And that’s where the inspiration from the film lies. Out of all 8 groups profiled, none of them fail to make real progress in their efforts, and therefore all wind up changing the world. Where the cynic in me screams that nothing can be done, these kids are going around proving me wrong (though the cynic would follow-up by asking what happens when all these kids get older and either stop banging heads with the system, or just accept it as so many of the rest of us are guilty of doing). But shrugging aside that negative bastard in my head, there is no denying that change is not only possible, but that anyone with a simple enough goal and the single-mindedness to follow through no matter what cost CAN affect change (and believe me, it is a blast watching some of the kids give their local government the proper inquisition regarding problems that, in a case like Senegal’s for example, is so basic it’s amazing that there’s no clean water around).

All that said, my criticisms of the film are technical ones, because I didn’t find any fault in the choices of teams to follow, the situations presented or the tone. For me, the structure of the film was just too by-the-numbers and rigid, and while I do not think that is necessarily a bad thing in general, it didn’t offer up much in the sense of drive for the film; you know there are 8 teams, and as the film’s template becomes apparent, watching the teams can become like a checklist of sound bytes and emotions to work through. For example, each team gets profiled in the same way: we get a brief introduction to the different communities, we see the students in their classrooms coming up with a problem to solve, watch the kids research said problem, then follow through with educating their community and approaching their local governments, coming up with an action plan and moving forward, then getting chosen to go to Washington, DC amid praise from family and community alike. This is the template, and the film does not stray except to intercut scenes between profiles of all the different kids meeting each other in Washington, DC before ending with the award ceremony.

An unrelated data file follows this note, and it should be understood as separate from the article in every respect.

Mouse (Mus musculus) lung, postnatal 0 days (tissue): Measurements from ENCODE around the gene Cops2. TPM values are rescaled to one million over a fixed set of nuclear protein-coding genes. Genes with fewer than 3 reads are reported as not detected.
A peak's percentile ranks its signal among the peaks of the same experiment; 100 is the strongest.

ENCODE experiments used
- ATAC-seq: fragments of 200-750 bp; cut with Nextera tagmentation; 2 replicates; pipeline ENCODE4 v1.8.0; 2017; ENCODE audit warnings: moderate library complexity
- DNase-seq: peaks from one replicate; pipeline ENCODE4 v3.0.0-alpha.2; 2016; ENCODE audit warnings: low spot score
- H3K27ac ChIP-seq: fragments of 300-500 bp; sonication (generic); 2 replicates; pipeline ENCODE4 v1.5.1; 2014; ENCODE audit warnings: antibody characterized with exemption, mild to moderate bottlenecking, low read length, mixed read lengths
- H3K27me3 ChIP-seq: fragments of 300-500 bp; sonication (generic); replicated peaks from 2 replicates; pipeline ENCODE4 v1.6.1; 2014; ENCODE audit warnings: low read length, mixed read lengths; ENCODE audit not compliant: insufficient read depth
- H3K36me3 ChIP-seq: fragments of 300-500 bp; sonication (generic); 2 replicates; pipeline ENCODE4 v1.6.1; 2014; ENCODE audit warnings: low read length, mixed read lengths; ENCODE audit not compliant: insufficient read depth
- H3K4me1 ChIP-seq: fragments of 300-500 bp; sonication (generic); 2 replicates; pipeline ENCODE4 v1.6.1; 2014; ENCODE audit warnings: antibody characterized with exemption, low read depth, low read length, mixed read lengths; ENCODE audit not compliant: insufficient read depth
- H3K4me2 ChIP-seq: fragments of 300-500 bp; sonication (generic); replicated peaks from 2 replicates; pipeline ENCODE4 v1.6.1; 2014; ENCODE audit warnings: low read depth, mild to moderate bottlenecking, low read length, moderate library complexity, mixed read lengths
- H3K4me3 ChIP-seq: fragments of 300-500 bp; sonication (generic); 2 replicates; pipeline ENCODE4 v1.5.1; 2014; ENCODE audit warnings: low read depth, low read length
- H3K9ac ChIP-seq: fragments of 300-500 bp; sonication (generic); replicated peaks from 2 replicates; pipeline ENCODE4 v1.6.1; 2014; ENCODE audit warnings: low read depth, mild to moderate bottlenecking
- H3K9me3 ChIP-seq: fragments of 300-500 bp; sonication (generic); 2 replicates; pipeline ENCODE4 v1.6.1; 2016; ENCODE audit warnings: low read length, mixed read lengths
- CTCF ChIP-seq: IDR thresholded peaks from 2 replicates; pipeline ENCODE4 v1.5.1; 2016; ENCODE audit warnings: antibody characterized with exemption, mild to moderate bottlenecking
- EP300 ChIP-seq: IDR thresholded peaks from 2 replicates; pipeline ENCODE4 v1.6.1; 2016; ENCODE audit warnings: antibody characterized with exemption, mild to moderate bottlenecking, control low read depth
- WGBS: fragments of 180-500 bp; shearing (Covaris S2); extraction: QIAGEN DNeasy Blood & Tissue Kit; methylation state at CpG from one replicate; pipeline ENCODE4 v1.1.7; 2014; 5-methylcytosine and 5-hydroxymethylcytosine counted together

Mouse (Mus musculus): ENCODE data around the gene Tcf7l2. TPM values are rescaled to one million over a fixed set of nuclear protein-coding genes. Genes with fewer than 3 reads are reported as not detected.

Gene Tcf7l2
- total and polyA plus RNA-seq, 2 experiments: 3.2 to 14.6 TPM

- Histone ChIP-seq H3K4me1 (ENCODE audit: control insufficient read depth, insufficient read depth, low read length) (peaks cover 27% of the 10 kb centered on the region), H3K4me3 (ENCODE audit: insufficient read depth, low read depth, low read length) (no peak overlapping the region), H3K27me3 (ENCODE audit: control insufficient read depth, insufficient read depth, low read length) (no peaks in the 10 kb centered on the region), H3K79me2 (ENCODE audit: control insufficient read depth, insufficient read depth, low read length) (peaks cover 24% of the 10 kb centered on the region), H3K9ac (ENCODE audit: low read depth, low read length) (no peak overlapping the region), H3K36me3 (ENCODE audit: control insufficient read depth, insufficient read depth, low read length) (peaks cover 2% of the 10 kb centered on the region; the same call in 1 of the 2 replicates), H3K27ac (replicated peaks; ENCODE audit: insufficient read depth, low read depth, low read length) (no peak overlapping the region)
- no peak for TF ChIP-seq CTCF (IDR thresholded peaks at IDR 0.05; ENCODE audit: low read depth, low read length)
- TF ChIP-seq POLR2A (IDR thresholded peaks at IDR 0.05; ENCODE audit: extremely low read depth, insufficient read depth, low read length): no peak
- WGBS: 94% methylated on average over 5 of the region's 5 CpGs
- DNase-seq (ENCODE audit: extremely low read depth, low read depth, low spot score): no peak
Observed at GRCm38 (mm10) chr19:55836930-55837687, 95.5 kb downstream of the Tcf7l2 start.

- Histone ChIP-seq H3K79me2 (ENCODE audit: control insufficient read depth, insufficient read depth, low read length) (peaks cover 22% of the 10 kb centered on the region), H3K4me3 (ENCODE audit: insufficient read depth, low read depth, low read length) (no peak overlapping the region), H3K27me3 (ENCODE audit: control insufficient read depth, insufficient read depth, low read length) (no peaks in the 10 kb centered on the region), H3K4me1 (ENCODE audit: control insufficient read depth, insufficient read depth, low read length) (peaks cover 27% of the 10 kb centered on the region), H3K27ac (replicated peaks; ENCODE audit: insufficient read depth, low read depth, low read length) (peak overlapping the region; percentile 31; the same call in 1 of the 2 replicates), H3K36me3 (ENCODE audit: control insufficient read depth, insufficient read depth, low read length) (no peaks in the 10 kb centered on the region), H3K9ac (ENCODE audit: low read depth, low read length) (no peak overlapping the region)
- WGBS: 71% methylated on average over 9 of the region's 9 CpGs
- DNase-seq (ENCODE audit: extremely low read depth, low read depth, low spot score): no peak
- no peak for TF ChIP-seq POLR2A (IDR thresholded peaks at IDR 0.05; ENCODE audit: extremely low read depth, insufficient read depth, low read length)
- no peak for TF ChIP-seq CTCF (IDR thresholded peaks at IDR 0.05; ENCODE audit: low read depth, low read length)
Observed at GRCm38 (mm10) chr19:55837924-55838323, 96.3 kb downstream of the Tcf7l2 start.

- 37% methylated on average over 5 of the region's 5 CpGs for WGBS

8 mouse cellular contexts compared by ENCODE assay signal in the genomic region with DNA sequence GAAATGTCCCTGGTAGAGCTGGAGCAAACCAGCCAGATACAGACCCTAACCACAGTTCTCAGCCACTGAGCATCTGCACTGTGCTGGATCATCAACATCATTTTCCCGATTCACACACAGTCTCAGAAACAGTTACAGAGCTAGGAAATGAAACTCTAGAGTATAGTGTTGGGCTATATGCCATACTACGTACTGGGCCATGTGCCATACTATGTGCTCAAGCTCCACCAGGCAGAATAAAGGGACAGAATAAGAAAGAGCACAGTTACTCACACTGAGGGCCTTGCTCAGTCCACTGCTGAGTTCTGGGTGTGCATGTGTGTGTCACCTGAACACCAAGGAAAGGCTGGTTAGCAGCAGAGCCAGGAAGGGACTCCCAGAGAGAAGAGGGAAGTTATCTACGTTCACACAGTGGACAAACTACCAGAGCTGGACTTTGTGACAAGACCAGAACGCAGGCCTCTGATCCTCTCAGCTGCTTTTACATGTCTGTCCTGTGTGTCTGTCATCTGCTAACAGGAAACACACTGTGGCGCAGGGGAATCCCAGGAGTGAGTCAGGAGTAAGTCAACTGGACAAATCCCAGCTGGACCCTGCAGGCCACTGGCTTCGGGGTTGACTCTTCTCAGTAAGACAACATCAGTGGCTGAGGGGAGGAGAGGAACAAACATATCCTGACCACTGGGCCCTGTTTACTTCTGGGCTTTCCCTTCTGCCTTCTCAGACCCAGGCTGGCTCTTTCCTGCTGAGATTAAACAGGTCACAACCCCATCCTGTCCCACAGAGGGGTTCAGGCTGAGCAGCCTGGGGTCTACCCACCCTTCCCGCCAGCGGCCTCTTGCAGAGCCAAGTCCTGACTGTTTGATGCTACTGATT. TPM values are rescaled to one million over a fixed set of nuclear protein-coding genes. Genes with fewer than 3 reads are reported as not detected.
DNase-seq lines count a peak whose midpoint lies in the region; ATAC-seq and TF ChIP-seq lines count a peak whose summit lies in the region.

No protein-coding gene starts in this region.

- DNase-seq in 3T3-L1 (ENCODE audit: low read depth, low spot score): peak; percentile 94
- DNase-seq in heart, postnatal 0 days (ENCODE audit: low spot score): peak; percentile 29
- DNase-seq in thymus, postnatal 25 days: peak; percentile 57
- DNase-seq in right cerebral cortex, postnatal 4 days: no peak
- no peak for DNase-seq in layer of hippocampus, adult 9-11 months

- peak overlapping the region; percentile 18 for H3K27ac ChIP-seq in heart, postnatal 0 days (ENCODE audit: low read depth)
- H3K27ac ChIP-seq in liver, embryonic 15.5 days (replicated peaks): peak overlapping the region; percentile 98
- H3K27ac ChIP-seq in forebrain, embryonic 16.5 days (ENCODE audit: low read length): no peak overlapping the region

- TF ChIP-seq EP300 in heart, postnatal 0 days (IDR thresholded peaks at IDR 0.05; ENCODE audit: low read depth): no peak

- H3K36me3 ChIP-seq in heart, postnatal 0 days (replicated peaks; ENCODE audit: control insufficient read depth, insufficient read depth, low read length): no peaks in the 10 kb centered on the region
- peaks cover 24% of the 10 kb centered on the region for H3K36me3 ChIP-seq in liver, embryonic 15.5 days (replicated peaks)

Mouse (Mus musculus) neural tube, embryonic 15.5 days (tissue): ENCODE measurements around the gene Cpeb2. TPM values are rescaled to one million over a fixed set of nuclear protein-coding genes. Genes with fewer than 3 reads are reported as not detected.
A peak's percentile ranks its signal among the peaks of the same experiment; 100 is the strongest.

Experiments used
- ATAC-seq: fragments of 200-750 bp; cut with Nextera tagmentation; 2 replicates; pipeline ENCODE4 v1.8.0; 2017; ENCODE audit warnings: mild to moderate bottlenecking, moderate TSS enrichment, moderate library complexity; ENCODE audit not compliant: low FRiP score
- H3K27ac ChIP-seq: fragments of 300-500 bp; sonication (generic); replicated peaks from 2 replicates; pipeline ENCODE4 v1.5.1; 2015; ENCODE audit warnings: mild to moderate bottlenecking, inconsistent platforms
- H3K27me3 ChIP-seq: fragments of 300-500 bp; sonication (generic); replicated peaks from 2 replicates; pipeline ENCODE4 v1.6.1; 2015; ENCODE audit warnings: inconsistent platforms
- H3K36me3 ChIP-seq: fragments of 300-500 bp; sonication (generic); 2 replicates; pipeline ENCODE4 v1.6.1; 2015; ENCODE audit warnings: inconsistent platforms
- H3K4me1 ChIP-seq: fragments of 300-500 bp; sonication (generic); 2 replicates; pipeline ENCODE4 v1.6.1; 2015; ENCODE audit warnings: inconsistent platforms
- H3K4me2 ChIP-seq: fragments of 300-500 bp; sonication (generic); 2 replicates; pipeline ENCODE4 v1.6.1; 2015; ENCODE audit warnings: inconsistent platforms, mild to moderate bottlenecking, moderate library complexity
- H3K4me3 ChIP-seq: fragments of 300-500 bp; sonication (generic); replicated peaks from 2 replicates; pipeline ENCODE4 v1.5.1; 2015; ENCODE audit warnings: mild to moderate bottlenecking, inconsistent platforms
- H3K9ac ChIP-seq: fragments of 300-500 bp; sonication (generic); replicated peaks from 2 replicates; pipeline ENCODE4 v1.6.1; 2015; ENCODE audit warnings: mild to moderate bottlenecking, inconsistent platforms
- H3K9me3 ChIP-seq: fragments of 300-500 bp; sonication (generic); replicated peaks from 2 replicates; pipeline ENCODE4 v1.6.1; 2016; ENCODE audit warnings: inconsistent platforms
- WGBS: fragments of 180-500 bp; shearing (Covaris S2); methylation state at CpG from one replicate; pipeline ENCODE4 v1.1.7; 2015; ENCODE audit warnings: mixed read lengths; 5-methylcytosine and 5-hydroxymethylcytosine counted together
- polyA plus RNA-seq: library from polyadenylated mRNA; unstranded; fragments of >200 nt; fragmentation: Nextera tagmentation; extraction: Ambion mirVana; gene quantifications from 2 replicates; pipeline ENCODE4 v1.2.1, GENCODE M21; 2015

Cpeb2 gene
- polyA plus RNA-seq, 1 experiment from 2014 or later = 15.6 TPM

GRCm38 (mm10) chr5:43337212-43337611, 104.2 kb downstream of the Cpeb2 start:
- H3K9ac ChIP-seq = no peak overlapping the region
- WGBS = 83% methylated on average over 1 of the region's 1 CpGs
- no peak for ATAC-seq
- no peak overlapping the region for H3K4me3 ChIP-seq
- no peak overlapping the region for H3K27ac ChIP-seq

On top of that, the musical score is just overpowering and… well, if this film doesn’t continue on the festival circuit, it has a good shot at being shown in schools throughout the world (the music had that real upbeat classroom sing-song feel to it that I remember making fun of when I was the class clown in the back row). And while I don’t think that’s a bad thing either (promotion of “Project Citizen” and the change it inspires should be happening all over the place, all the time, in any way possible), it was too assaulting on my fragile sonic sensibilities, or perhaps was just too on-the-nose.

Again, however, these technical complaints don’t change the fact that these kids are making real impacts in their communities, that change is possible, that we’re not completely powerless out there and that “The World We Want” is worth seeing.